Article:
This year sees 25 years since the Berlin Wall came down. To mark the occasion, Able Magazine was invited by the German National Tourist Board to visit Berlin. Their ‘Barrier Free’ program is showing how places can become truly inclusive and disability friendly. In so doing they’re enabling more disabled travellers to visit this great Capital.

Here’s another postcard from our visit:

The Otto Bock Science Centre showcases how technology can lead disabled people back to mobility and dexterity.

There are plenty of memorable landmarks and buildings in Berlin to take in but few are more arresting than the Otto Bock Science Centre.

With shades of Guggenheim meets PlayMobil, the building is a joyful white plaything rippled with curving windows. The message is that things don’t always have to conform to expectations whilst the architectural sinews imitate muscle structure and represent a fascination with the human machine.

My guide, Klara, meets me with a smile that rests somewhere between pride and enthusiasm. I get the feeling that she can’t wait to share what the Otto Bock Science centre has in store – and that knowing that I’m a disability magazine editor that she’ll have the opportunity to push me towards ‘learning’ rather than pulling me towards ‘explanation’. The lift glides smoothly and silently towards the top floor – the entire building inside and out is a tribute to great design. The quiet green and sky blue colour scheme is repeated throughout as is the theme of metal and glass that emphasises air and light; energy and life.

The Top Floor

Not too many people get to see the top floor. It’s quite an exclusive clinic that plays host to people, often from war-ravaged corners of our world. The silence and order must be refreshing in themselves after having dealt with trauma and confusion so recently. The parallel bars used for rehabilitative exercises are empty today as is the galley kitchen fitted with different styles of cupboard handles and so on that will form the basis of exploring the minutia of how the patient will now go about the simple things, like making a cup of coffee. Furthermore, the bathroom across the floor will be the place where men might learn to shave with their prosthetic hand or women learn to apply make-up. If there’s one really strange feature in this room it’s a small pile of ‘hands’ left out for demo purposes showing different levels of realism, from near naked robotic to ultra realistic – right down to the tiny hairs. Klara of course, handles them respectfully but curiously, as if they’re the sort of humdrum instruments you’d find in any office.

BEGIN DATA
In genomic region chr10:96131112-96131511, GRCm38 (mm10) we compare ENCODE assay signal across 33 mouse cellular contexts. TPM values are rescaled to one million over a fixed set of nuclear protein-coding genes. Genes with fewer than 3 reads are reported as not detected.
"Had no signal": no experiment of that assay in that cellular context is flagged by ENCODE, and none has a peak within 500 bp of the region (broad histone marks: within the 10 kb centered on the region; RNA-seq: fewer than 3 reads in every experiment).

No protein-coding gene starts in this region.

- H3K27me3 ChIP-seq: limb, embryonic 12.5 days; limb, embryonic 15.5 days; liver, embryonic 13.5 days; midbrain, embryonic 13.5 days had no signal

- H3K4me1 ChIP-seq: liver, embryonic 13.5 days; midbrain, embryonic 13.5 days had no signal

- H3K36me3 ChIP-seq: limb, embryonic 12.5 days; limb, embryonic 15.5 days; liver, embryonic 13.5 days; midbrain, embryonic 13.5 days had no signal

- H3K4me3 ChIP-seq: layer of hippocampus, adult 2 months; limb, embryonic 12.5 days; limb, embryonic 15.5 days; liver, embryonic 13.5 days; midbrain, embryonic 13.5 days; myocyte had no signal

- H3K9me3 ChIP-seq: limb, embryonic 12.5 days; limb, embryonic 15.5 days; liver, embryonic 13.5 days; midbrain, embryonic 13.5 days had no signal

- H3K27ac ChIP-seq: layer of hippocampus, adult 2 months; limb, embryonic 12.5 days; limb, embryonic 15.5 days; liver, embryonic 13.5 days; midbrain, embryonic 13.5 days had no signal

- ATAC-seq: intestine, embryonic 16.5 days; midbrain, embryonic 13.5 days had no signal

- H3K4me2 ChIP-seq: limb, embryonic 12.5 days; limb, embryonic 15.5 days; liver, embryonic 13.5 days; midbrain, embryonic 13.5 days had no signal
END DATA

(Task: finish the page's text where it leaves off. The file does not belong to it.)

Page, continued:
Back in the Science Centre there are two aspects that Otto Bock encourages visitors to explore (and challenge) – mind and body. If the body is damaged or disabled, the mind will need to step up and although some of Otto Bock’s prosthetic solutions are extraordinary, perception will play a key role within rehabilitation. Klara demonstrates this with a very simple test. Being a person with no sense of smell myself, Klara tells me that I probably have other slightly ‘overdeveloped’ senses. I thought that was a myth until I was able to identify different spheres made from different materials by touch and judgement of weight alone.

As Klara said, this is the basis of the issue. A baby born with one arm doesn’t realise that it is disabled – to the extent that it is difficult to encourage it to wear a prosthetic – yet an adult that loses an arm would struggle without a prosthetic.

Looking at Capability

Otto Bock himself was a genuine pioneer of prosthetics. His achievement of creating the first three section prosthetic leg is quietly celebrated in a corner of the science centre whilst around the place, more modern achievements utilising different components, materials and systems bring prosthetics evermore closer to the capabilities of human limbs and extremities: the first modular prosthetic of 1919 stands as the starting point to this field.

Elsewhere the Science Centre, especially under Klara’s watch teases me into accepting my strengths and weaknesses and how technology is getting better at amalgamating with the human body. The Ottobock Science Centre is a place that takes the ordinary skills of walking and using your hands and turns them into an absorbing quest for mobility and utility.

On my way out, I stroll past a bronze statue of a ‘homunculus’ whose sensory features have been emphasised in proportion with their importance. His giant hands invite me to lay my own within his palms – and that’s the point.